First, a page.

A light metal is any metal of relatively low density. Light metals such Al, Mg, Ti, Cu, and their alloys have been the preferred choice for matrix materials, as the advantages of increasing their strength to make them more competitive with respect to heavier alloys such as steels are evident. Light metal and alloys possess high strength-to-weight ratios and low density and are generally defined by low toxicity as opposed to heavy metals, except for beryllium. Aluminum is one of the most widely used alloys in the manufacturing of die-cast parts.
Light Metals are the metallic elements of the alkali and alkaline earth groups, like sodium, lithium, calcium, magnesium, etc.; also, sometimes, the metals of the earth, as aluminum.
Light metal is a metal or alloy of low density (as aluminum, magnesium, titanium, and beryllium, and alloys composed predominantly of one or more of these metals). More specific definitions have been proposed; none have obtained widespread acceptance. Light-metal metallurgy first developed in about the mid-19th century. The raw material aluminum is enjoying increasing popularity in processing industries worldwide. The main methods of producing light metals are electrolysis of fused salts, metallothermy, and electrothermy.
The group of light metal alloys used in the aircraft industry includes also magnesium alloys. Magnesium, aluminum, and titanium are light metals of significant commercial importance. Although they exhibit limited corrosion resistance, they are an attractive construction material due to their low density and sufficient mechanical properties. Light metals are used mainly in the manufacture of light alloys. Aluminum alloys belong to the non-ferrous alloys and are the most commonly used alloy for casting components. Light metals are often used for materials and operations where lightweight and improved performance properties are required. The most important light metals are aluminum, magnesium, titanium, beryllium, and lithium. Common applications include chemical processes, marine, aerospace, and medical applications.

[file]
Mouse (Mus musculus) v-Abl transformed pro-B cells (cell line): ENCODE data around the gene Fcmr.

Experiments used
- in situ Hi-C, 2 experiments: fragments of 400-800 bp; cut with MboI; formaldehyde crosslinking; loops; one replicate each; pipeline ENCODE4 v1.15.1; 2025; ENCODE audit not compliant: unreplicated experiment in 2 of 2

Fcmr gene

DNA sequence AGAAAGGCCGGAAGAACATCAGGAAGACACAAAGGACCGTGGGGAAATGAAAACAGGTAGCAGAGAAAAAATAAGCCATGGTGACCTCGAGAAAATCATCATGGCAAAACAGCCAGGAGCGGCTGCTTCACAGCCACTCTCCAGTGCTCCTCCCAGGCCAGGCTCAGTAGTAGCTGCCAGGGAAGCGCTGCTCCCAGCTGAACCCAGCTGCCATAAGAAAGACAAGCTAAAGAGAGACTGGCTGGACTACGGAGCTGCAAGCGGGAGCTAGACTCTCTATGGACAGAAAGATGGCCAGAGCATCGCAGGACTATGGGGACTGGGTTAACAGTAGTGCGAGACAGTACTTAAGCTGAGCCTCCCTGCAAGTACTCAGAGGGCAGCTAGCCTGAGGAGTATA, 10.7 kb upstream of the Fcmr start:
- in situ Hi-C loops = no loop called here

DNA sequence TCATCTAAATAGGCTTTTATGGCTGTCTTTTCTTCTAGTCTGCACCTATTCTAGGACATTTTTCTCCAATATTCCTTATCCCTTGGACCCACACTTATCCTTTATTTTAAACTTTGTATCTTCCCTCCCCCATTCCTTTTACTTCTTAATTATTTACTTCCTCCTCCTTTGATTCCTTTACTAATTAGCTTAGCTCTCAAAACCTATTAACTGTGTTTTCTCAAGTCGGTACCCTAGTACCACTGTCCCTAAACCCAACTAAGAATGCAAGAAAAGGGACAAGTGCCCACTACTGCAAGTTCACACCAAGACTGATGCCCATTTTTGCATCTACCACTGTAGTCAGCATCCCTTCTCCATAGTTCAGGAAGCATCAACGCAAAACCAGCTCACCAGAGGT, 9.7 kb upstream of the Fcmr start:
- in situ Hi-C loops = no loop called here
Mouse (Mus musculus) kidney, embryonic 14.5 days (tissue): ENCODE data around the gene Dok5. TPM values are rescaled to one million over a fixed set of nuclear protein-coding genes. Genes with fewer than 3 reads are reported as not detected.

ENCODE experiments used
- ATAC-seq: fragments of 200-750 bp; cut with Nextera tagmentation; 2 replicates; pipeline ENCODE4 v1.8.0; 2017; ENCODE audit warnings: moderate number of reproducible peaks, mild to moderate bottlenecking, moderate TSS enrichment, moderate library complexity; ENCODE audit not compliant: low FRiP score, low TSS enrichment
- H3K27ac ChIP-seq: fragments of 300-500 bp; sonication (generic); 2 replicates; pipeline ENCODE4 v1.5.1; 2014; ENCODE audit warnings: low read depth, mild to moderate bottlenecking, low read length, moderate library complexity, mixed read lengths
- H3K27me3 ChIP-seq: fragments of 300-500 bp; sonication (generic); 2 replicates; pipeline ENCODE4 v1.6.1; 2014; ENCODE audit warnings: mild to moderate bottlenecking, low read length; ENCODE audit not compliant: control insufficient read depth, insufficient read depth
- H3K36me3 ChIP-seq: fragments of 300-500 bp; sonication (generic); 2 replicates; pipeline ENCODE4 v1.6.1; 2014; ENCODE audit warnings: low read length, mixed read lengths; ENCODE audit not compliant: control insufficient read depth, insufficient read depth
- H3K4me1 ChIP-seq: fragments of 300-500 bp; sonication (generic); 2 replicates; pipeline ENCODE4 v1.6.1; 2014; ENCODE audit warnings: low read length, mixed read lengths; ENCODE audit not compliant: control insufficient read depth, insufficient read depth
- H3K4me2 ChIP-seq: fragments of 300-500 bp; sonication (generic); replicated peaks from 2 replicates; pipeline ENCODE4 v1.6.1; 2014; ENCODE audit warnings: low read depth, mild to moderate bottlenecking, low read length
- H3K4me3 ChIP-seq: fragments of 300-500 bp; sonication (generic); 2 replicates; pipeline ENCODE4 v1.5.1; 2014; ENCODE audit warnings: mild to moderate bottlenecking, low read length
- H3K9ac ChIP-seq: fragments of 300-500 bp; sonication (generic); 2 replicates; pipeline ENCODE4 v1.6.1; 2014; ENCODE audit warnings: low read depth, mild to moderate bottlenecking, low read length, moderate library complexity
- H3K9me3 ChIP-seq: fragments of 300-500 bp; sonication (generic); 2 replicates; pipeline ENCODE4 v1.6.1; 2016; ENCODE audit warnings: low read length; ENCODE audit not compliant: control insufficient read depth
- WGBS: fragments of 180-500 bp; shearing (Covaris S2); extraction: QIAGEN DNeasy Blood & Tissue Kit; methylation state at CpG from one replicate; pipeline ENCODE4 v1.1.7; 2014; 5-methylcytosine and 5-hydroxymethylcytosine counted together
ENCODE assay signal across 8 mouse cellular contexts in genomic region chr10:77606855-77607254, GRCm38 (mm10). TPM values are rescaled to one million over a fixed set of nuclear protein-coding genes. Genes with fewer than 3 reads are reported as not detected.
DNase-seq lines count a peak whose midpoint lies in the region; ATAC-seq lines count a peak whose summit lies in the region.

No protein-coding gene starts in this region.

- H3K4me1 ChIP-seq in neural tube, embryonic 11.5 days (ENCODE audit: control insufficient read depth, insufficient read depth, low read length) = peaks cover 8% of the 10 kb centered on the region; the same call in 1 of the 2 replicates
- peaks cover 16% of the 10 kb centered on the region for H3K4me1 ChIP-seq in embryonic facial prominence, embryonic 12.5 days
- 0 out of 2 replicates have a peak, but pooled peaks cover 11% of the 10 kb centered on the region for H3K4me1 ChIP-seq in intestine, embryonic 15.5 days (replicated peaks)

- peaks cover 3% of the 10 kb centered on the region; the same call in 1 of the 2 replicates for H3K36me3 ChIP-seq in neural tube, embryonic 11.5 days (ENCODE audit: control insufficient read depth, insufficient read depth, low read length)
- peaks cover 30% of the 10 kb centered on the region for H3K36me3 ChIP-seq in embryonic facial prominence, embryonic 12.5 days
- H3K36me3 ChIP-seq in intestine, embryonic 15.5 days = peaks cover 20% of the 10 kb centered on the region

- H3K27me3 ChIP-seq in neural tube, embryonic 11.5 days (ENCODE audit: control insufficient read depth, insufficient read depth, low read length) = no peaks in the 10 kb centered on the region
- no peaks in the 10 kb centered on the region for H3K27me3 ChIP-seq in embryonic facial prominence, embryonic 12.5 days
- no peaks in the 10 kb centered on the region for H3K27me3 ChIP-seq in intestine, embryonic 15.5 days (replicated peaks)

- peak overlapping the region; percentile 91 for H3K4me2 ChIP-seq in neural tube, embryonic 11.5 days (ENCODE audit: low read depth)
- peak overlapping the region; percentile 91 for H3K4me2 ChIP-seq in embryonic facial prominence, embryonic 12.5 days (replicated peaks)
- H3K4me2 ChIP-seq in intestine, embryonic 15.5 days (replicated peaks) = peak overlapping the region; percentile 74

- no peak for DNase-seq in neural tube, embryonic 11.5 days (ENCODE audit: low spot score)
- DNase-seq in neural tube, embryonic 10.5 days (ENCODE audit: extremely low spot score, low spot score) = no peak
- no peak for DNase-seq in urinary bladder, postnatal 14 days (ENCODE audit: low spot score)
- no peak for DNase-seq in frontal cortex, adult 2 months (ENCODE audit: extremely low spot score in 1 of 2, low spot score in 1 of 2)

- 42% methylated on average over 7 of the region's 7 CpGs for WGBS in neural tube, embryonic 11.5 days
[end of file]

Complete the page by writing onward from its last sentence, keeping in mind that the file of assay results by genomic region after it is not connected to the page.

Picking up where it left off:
Light metals are widespread in nature (more than 20 percent by mass), but because of their high chemical activity, they exist only in the form of extremely strong compounds. Another important development of the late 19th century was the separation from their ores, on a substantial scale, of aluminum and magnesium. Their densities of 1.7, 2.7, and 4.5 g/cm3 range from 19 to 56% of the densities of the older structural metals, iron (7.9) and copper (8.9). Metallic compounds are frequently rather complex mixtures, and they are not often types that permit extraction of the metal by simple, economical processes.